“I get off balance and very dizzy every time I turn to the left, so I avoid doing so” 

*Note these patients will not use the word “spinning” or “spin” to describe their dizziness. 

Can Physical Therapists Treat Vestibular Hypofunction Too?

For the most part, yes. For treatment, the therapist will walk the patient through a series of exercises aimed at stabilizing their gaze. The goal of the exercises is to essentially re-train the brain to not get dizzy with head movements. Treatment for a vestibular hypofunction is usually longer (6-12 weeks), as it takes time for the patient to progress from simple to more complex gaze stabilization exercises. 

Final Thoughts

Dizziness can be truly debilitating and affect virtually every facet of life. It is not well known, even to fellow health care providers, that physical therapy can effectively treat vestibular disorders, yet it is well within the Physical Therapy scope of practice.  

If you’re suffering from dizziness, contact REHAB AT WORK today to see if physical therapy and rehabilitation might be a good option for you!

Article by Rebecca White, PT, DPT



Be Proactive This Fall

The onset of fall brings with it many weekend warrior projects for a lot of us. Cleaning out flower beds, performing other landscaping projects or preparing lawns and trees for winter these are all things looming large on the “to do” list.  Additionally, we are looking ahead to what winter has in store for us in the way of snow!  We may be checking the Farmer’s Almanac to see how many substantial snowfalls our area might be likely to receive this winter season, making sure the snowblower has enough gasoline and putting those shovels and salt upfront in an easily accessible spot in the garage. One thing that should be on our minds is how to be proactive this fall to protect against injury.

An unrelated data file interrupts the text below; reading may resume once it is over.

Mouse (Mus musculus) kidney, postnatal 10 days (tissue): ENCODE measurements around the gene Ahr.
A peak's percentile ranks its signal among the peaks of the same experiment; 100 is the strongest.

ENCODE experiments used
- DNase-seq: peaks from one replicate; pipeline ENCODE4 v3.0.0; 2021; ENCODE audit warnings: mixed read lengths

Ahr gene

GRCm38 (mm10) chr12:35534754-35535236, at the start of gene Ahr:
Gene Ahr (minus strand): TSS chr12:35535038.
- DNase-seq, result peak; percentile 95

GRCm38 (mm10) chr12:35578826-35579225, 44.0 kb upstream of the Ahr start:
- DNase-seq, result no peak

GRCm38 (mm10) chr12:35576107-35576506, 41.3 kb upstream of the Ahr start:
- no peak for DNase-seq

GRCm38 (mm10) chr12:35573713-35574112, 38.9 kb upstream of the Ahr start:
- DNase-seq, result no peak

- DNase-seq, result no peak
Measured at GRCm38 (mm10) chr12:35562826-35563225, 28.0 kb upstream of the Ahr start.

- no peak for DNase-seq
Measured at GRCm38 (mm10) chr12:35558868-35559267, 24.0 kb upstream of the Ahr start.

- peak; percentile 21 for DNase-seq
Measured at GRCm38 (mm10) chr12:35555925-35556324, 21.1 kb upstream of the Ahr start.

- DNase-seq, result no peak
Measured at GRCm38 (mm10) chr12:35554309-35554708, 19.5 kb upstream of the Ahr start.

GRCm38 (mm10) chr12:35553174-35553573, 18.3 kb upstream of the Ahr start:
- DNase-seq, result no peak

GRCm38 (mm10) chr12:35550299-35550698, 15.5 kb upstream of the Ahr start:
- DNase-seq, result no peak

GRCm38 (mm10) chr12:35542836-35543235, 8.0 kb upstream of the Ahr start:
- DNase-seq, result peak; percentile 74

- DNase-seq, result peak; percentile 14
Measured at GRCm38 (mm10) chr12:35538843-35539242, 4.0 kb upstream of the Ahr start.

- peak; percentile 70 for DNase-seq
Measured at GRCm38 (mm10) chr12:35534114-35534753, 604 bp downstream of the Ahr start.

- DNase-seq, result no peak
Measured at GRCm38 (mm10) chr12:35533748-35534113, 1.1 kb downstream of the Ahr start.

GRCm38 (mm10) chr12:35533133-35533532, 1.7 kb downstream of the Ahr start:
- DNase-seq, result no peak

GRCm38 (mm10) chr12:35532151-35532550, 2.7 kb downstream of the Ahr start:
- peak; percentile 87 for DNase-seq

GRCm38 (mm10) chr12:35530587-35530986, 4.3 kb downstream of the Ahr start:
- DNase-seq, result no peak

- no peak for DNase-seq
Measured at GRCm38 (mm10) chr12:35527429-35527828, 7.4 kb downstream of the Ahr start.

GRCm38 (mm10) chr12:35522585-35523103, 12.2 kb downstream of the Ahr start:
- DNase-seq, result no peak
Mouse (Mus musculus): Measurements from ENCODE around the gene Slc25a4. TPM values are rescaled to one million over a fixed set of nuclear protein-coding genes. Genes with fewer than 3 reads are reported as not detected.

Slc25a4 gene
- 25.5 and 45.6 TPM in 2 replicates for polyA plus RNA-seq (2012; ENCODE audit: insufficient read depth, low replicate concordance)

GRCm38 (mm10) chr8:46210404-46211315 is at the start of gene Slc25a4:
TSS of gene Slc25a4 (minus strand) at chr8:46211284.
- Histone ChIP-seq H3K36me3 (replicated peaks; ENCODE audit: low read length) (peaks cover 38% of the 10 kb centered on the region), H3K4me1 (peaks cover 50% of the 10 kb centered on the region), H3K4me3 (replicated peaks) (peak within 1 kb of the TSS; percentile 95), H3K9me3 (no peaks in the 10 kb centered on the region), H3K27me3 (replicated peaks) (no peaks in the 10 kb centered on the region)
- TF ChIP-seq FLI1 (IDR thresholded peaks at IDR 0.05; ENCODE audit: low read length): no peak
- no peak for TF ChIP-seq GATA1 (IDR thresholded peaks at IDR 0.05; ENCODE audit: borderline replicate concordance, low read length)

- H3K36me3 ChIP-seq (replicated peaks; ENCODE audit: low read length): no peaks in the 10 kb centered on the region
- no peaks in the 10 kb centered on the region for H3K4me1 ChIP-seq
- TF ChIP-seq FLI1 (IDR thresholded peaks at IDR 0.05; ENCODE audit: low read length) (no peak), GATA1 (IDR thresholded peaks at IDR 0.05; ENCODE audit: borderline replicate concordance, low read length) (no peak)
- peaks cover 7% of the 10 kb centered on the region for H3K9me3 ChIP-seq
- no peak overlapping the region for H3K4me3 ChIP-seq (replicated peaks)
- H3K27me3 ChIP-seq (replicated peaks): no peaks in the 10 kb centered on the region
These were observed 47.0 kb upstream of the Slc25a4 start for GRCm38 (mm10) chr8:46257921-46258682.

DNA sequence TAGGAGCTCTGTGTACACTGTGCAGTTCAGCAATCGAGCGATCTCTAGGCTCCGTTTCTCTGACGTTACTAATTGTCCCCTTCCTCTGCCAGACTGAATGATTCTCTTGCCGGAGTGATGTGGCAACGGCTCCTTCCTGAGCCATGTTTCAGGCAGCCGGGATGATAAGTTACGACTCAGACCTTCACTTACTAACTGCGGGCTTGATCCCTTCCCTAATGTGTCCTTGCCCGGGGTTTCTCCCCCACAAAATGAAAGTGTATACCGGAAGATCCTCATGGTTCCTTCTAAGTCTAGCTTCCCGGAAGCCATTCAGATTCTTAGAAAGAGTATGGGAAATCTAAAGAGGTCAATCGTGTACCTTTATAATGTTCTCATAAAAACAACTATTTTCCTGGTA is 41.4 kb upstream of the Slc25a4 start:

Proactivity in the New Season

As we are moving into the seasons of being physical with shoveling, weeding, bending, squatting, lifting, pushing/pulling, and digging after a summer of relaxation can lead many weekend warriors to injury.   Lower back pain is very common after shoveling, mulching, repetitive bending while working in the garden, pushing and pulling a wheelbarrow, or shoveling snow.  Shoulder pain, knee pain, elbow pain, and neck pain are also very commonly reported by folks to their primary care doctors after their physical activities outweigh their level of physical FITNESS and/or preparedness. 

This year, vow to be different, be proactive……..look out for your safety and AVOID injury! The following link has some great information about how to safely perform some common fall and winter tasks.   Moving your body properly is one of the keys to avoiding strain to your muscles and joints and allowing you to have a stress-free fall and winter season.  Check out this article that explores how!

Rehab at Work Can Help You Be Proactive This Fall

If your goal to be proactive and avoid injury is unsuccessful, consider a personal consultation with a trained Physical Therapist at REHAB AT WORK. Our therapists will provide a customized approach to address the specific muscular, postural, or ergonomic concerns associated with your pain. REHAB AT WORK has 10 offices across the DC, Maryland, and Virginia areas. Contact us today for your consultation

Article by Nancy David, PT